North Pole Engineering Runn Treadmill Sensor
Runn is a small sensor that you add to a treadmill to measure speed. It uses two optical sensors that measure how long it takes for a reflective sticker to pass between them to calculate speed. This is then transmitted using Bluetooth or Ant+ to various watches and applications, including zwift.com.
1 The Big Problem
There is a downside to Runn you need to be aware of; it works. This means that Runn is like the red pill in The Matrix, revealing how far and how fast you're actually running on your treadmill. The chances are, this is a lot slower than your treadmill claims, which can be rather depressing. I've not seen any broad testing of treadmill accuracy, but it's common for people to find their treadmill is reading 2.5-6% faster than it should, and mine it off by 10+% (though I've jacked up the back to run downhill.) I think it's vital to know your pace and distance for training so you're not surprised when you move into the outside world.
2 How it Works
The sensor works by using 2 optical sensors that look for stickers on the treadmill belt. It measures the time it takes for the sticker to move from one sensor to the next, which should give a fairly accurate measure of the treadmill belt speed at the time the sticker is under the sensor.
Most treadmills won't transmit a protocol that can be used by a watch or smart phone app, so until now you either need to use a Footpod or rely on the internal accelerometer in your sports watch. The Runn will use either Ant+ or Bluetooth to emulate a speed sensor. This should be supported by most watches, as well as apps like Zwift on a smart phone. There is support for FE-C (Fitness Equipment Control), but few watches will support that. The FE-C protocol will transmit incline, which would be nice to capture, and it would be possible for this to be added on the newer Garmin watches using Connect IQ.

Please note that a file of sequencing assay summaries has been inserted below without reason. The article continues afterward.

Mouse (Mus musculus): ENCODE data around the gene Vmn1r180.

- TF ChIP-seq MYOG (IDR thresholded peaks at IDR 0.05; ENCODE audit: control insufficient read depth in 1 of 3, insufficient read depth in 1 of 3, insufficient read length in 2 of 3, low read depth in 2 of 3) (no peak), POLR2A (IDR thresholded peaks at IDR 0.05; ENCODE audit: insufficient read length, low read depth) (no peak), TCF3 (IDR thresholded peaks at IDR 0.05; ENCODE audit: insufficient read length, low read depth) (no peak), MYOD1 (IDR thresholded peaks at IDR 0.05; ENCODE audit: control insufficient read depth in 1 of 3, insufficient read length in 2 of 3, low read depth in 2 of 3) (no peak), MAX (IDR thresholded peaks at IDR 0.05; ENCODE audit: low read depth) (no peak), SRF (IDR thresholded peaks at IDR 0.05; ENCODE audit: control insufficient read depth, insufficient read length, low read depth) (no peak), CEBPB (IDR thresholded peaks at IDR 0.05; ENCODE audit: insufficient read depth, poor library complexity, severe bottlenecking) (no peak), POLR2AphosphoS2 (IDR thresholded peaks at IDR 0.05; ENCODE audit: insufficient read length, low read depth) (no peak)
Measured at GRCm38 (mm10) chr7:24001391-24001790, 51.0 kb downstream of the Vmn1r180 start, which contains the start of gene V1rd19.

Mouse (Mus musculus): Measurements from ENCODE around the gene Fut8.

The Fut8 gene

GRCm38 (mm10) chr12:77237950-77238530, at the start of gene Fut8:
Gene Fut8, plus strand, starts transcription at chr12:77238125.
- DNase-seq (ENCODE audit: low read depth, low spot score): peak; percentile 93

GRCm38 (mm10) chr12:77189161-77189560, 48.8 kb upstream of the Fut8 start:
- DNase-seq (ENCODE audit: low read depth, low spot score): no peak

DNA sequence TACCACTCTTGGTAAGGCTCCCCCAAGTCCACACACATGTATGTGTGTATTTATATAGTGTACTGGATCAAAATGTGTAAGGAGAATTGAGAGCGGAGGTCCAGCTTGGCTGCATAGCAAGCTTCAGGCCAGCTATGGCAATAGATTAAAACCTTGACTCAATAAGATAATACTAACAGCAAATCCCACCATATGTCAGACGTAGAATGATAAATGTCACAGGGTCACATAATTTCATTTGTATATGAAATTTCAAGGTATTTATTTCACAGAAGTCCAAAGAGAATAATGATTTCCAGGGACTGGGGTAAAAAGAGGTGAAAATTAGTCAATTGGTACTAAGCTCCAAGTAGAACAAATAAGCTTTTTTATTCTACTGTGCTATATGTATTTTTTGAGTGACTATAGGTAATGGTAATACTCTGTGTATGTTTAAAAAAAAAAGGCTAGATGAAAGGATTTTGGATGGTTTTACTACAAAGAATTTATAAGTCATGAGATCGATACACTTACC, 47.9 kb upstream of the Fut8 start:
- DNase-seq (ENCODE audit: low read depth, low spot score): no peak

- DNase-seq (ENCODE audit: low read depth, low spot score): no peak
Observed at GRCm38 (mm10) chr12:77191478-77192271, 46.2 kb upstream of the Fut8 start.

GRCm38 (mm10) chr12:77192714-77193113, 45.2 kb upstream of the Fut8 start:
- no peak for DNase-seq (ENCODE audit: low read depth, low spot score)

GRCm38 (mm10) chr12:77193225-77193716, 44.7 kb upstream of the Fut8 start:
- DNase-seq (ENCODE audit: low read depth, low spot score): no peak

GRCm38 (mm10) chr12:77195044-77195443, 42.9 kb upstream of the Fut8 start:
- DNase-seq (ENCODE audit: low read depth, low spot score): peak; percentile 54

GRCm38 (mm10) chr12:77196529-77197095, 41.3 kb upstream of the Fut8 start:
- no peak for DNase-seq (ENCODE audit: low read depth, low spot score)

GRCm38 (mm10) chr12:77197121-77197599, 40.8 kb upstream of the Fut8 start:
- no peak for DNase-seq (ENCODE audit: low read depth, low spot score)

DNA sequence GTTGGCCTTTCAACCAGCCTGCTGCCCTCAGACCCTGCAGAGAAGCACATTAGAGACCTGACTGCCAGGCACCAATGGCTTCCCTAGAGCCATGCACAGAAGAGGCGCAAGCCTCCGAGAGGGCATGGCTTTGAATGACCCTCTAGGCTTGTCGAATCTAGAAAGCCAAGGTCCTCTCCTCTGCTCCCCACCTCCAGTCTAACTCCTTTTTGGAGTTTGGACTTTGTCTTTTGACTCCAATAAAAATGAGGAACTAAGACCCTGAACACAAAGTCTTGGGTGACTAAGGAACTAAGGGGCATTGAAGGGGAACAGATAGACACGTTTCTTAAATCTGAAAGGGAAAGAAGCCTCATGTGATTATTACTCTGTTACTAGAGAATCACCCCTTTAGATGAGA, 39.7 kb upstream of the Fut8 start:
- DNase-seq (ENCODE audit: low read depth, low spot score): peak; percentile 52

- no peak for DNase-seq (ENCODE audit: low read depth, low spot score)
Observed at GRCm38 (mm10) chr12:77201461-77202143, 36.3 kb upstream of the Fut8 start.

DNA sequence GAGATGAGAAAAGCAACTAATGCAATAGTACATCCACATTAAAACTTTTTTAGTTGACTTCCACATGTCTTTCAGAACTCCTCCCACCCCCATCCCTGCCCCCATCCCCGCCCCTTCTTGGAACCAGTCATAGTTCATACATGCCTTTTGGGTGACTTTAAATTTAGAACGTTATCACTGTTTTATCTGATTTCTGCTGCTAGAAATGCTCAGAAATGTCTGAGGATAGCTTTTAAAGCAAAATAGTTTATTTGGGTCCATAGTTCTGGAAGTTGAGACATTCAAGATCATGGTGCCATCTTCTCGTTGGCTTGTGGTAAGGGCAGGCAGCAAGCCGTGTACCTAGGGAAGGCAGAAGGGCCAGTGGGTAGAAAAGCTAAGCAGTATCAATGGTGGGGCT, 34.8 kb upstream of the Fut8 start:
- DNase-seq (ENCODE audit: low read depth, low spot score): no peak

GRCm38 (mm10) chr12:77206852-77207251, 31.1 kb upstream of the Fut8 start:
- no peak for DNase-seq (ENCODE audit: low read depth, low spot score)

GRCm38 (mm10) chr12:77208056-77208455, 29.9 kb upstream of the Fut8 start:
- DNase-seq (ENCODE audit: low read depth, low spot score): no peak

One concern with the Runn is that is measures the speed continually, but the speed of most treadmill belts is not continuous, and varies with your foot strike. When your foot lands on the treadmill belt, the belt slows up quite a bit, then as the treadmill compensates it speeds up during the stance phase, and then when your airborne the belt will speed up even more. Consider my treadmill, where I've performed Treadmill Calibration. I've used High Speed Video, with frame by frame measurements across multiple foot strikes to gather actual performance figures. When my treadmill is set to 8 MPH, the average speed of the belt when I'm running is actually 7.17 MPH, which is 10.4% slow, which is really bad. The average represents a minimum speed just after foot strike of 6.6 MPH, rising to a maximum speed of 7.3 MPH just before toe off. While I'm in flight, the speed rises further to 7.6 MPH just before foot strike. The average belt speed while my foot is in contact is 7.06 MPH, which is 1.5% slower than the average belt speed, which is what Runn measures. Does that matter? Well, if you were marathon training and Runn said you'd run 20 miles at 9:00 min/mile pace, you'd have actually run 19.7 for 9:08, which is pretty close. When you consider the variation in speed during contact, it's a fair estimate. On the other hand, if you'd believed my treadmill, when you thought you'd run 20 @ 9:00 you'd have only run 18.1 at 9:56 pace! Below is the data from a few steps on my treadmill. The orange markers show when my foot is in contact with the belt. I've assumed that any contact, no matter how slight counts as contact, so flight time is low.
5 How To Use Runn
Runn is reasonably easy to set up; just follow the instructions. You stick the reflectors onto the belt, which probably requires you to clean the patches to ensure they stick. You have to make sure the stickers are all the same offset from the edge of the belt, and then align the sensor box with the stickers. You can set the Runn to the show the same as your treadmill, but that defeats the purpose somewhat. The issue for some runners will be that you can't move the Runn sensor to different treadmills if you use a Gym.
6 Is It Worth It?
So, is it worth it? Well, the sensor is fairly cheap, listing at $99 at the time of writing, and it's almost certainly vastly more accurate than your treadmill display, and more accurate than the accelerometer in your running watch. It's more accurate than a standard Footpod, and while Stryd is remarkably accurate outdoors, Stryd tends to struggle on a Treadmill due to the speed variations. Runn is also a convenient approach, and if you took the time to calibrate your treadmill, you could add the calibration factor into most running watches. The Runn also measures incline, though I'm not sure what software would support that measurement. I'd love to have incline data from my treadmill runs, but it may require a custom Connect IQ data field.